collarsYes, you heard me right, and believe me until four years ago, I had no idea that was such a common thing.

Four years ago, Lola gave birth to my beautiful “mutts”. OK, OK, this is a very affectionate nickname. They are pure breed Labrador retrievers coming from an amazing Dad, FC Honor, and a great Mom, Lola, my girl!

Having five puppies in your house – this is a long story, but I just did not trust anyone enough to take care of them, so we kept the five of them! Thank God it was not a litter of 10! – makes you see things with another outlook on the K9 world!

My other dogs have always been playful, but they were not raised together as puppies. I had rescued ones like the dog of my life, Zeus, and a few others, as well as puppies but that I got separately.

Suddenly, I have five rambunctious pups who were playing nonstop with each other. Everyone had a martingale collar, and my wild children were playing in the fenced backyard with locked gates since one day, they figured out how to open them. Suddenly I heard squealing noises from outside. My blood doesn’t freeze that often, but it was one of the times when it did!

I saw Sophie’s jaws twisted into her brother, Jackson’s collar. Sophie was screaming, and Jackson was losing consciousness. I managed to free both of them fast, and I remember seating in my yard crying like a baby with my two furry ones on my lap. I thought it was just a freak accident, and did not think about it more than that.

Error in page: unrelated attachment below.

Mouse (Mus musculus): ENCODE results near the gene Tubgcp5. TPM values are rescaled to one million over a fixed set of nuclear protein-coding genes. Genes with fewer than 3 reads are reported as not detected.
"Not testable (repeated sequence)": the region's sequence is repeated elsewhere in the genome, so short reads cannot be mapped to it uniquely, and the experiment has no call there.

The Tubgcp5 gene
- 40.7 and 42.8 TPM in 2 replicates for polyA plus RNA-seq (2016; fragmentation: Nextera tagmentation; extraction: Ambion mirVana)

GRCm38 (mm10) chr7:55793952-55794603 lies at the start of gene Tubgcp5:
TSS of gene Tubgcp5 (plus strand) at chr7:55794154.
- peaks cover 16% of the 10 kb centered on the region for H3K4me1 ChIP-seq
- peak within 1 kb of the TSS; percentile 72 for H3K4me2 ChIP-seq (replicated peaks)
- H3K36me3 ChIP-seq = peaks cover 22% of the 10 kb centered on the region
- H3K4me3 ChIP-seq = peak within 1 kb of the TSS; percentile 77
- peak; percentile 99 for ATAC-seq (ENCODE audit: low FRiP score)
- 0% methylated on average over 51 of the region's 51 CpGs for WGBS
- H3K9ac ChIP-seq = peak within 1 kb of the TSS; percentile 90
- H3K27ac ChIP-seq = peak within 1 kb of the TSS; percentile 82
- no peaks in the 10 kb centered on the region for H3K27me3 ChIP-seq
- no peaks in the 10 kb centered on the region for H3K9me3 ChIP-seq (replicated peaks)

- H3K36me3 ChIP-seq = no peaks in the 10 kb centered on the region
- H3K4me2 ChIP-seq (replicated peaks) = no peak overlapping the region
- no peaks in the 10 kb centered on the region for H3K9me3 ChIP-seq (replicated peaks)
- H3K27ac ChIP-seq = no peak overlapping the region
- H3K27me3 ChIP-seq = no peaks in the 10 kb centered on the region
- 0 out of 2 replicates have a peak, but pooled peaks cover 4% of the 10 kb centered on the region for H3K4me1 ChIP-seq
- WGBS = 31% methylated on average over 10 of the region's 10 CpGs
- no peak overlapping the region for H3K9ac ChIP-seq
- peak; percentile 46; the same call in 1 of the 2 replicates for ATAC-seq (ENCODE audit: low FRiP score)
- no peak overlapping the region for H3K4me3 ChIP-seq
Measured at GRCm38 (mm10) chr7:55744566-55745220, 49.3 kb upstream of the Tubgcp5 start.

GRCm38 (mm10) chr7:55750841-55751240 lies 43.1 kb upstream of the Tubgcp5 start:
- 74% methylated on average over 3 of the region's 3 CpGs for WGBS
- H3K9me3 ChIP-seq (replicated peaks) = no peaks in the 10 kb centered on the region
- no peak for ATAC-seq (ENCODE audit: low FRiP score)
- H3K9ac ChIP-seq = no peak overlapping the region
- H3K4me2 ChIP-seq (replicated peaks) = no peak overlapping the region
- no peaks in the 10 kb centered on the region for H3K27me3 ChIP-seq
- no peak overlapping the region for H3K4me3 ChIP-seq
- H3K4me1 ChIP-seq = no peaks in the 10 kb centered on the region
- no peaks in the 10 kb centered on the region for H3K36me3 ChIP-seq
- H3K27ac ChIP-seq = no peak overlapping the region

A few days later, after feeding them breakfast, they were chasing each other in the house. Again, same squealing noise. This time, I grabbed a pair of scissors and ran to my bedroom when I saw Jackson being strangled again by George whose jaws were stuck, totally entangled in the collar. This time, I don’t think I could have done anything without the scissors. I cut the collar, and my two pups just collapsed on me.

That day, I removed collars from everyone in my pack! I started looking on the net, and was shocked to see how many dogs died when playing with their buddies. Later on, I was talking to my vet about it, and he confirmed it to me, telling me that he had a client not long ago, who had two young dogs, came for shots and left to go home with her two dogs in the back of her truck. When she arrived home, one of them was not breathing anymore, strangled by his brother.

Not having collars on my pack is not easy. It’s so convenient to be able to grab one or two when it’s needed. I looked on line to see if there was any alternative, and found break away collars to prevent strangulation. I think by that time, I was so traumatized that I decided to pass on them, and leave the mutts’ collar free.

Their collars are now neatly on a rack, and are used only for walks. Jackson was my lucky boy. Twice he could have died, twice he survived. But so many dogs died, and it is so easy to prevent it. And I was careful. For instance if they were crated, they were always collar free, but I never thought they could get entangled into their collars.

Just trying to keep everyone safe and happy!

4 replies
  1. Megan
    Megan says: